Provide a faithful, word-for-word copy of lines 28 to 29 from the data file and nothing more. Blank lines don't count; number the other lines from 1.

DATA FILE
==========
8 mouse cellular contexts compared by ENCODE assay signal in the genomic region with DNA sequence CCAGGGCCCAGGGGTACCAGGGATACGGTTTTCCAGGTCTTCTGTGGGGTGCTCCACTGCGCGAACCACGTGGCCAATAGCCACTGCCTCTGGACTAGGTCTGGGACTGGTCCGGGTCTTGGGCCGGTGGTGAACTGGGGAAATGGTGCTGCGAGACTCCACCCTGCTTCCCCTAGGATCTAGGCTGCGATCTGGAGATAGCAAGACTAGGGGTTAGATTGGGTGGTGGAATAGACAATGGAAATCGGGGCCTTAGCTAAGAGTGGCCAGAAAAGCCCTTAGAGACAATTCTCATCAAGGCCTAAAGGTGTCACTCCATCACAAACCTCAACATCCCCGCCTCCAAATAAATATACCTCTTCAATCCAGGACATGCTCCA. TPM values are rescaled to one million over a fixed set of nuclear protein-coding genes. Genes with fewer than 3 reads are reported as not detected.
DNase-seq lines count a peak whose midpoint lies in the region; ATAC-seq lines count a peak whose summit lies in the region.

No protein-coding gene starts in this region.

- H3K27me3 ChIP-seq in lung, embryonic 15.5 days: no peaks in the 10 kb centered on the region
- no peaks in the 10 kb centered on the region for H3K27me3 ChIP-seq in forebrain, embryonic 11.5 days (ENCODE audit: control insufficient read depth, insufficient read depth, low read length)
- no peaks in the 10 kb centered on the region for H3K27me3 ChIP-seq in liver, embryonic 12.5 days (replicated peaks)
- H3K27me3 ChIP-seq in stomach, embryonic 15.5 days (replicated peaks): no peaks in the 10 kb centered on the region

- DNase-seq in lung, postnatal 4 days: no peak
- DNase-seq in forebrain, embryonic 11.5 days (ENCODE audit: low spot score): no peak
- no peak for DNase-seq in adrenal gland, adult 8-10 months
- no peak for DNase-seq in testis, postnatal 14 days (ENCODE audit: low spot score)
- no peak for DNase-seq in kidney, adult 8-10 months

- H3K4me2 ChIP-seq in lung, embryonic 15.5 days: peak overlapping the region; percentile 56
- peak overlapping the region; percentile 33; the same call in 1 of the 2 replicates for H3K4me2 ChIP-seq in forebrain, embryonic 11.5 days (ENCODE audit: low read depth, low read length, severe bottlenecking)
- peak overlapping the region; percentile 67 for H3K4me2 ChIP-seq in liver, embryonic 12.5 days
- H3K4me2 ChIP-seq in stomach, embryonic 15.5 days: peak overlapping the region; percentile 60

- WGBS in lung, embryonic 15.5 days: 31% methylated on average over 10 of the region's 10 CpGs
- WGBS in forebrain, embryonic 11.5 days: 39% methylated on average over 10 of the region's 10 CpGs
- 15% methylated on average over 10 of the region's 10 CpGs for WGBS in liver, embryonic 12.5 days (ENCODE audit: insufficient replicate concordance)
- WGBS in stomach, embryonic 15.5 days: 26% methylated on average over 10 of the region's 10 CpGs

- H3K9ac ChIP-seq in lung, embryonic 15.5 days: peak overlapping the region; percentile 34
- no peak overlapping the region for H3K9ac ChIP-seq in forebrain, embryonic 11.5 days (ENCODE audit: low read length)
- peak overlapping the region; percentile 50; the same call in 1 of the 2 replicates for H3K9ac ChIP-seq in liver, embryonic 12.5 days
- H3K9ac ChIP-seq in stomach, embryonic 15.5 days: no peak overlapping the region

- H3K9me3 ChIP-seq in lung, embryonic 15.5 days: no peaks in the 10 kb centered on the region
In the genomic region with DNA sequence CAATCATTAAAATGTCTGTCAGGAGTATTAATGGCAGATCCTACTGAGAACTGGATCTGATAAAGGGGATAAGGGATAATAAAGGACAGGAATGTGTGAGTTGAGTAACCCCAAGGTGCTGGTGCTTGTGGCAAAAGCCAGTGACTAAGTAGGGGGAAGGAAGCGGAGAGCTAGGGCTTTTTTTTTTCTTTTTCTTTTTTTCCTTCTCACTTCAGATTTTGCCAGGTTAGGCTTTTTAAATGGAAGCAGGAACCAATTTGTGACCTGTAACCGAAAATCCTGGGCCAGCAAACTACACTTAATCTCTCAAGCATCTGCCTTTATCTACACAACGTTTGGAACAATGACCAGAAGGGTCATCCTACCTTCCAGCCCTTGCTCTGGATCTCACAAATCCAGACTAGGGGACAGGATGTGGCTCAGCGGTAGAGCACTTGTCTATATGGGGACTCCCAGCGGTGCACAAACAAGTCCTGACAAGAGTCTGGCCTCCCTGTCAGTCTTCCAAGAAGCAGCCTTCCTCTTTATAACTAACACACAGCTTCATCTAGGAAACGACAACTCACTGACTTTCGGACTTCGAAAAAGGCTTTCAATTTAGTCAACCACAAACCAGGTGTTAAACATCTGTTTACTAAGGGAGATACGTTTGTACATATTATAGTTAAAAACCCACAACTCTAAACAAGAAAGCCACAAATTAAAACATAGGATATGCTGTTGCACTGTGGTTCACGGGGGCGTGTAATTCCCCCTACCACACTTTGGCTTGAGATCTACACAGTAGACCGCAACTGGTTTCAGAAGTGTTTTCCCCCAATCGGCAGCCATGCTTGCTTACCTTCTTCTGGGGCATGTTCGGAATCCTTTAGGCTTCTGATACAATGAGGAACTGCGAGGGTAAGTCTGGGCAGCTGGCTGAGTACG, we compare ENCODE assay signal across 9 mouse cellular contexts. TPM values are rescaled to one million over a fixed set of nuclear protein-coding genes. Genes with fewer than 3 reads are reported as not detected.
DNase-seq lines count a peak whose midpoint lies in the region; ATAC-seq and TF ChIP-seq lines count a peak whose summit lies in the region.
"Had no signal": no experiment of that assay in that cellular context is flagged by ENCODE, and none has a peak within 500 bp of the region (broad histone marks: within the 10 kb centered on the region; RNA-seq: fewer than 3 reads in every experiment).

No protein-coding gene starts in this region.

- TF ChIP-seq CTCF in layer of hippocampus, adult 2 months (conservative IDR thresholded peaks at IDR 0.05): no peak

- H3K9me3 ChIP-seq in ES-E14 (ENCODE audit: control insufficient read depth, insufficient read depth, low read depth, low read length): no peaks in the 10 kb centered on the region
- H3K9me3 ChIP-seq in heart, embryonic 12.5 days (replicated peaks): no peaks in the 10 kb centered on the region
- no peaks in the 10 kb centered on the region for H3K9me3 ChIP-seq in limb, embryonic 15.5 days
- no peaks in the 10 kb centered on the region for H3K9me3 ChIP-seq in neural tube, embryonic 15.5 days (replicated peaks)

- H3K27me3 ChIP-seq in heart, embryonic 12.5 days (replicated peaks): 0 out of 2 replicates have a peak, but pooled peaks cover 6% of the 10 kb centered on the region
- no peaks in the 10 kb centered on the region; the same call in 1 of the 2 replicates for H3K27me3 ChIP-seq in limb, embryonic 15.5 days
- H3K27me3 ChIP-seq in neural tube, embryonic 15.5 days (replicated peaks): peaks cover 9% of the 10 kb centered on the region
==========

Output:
"Had no signal": no experiment of that assay in that cellular context is flagged by ENCODE, and none has a peak within 500 bp of the region (broad histone marks: within the 10 kb centered on the region; RNA-seq: fewer than 3 reads in every experiment).

No protein-coding gene starts in this region.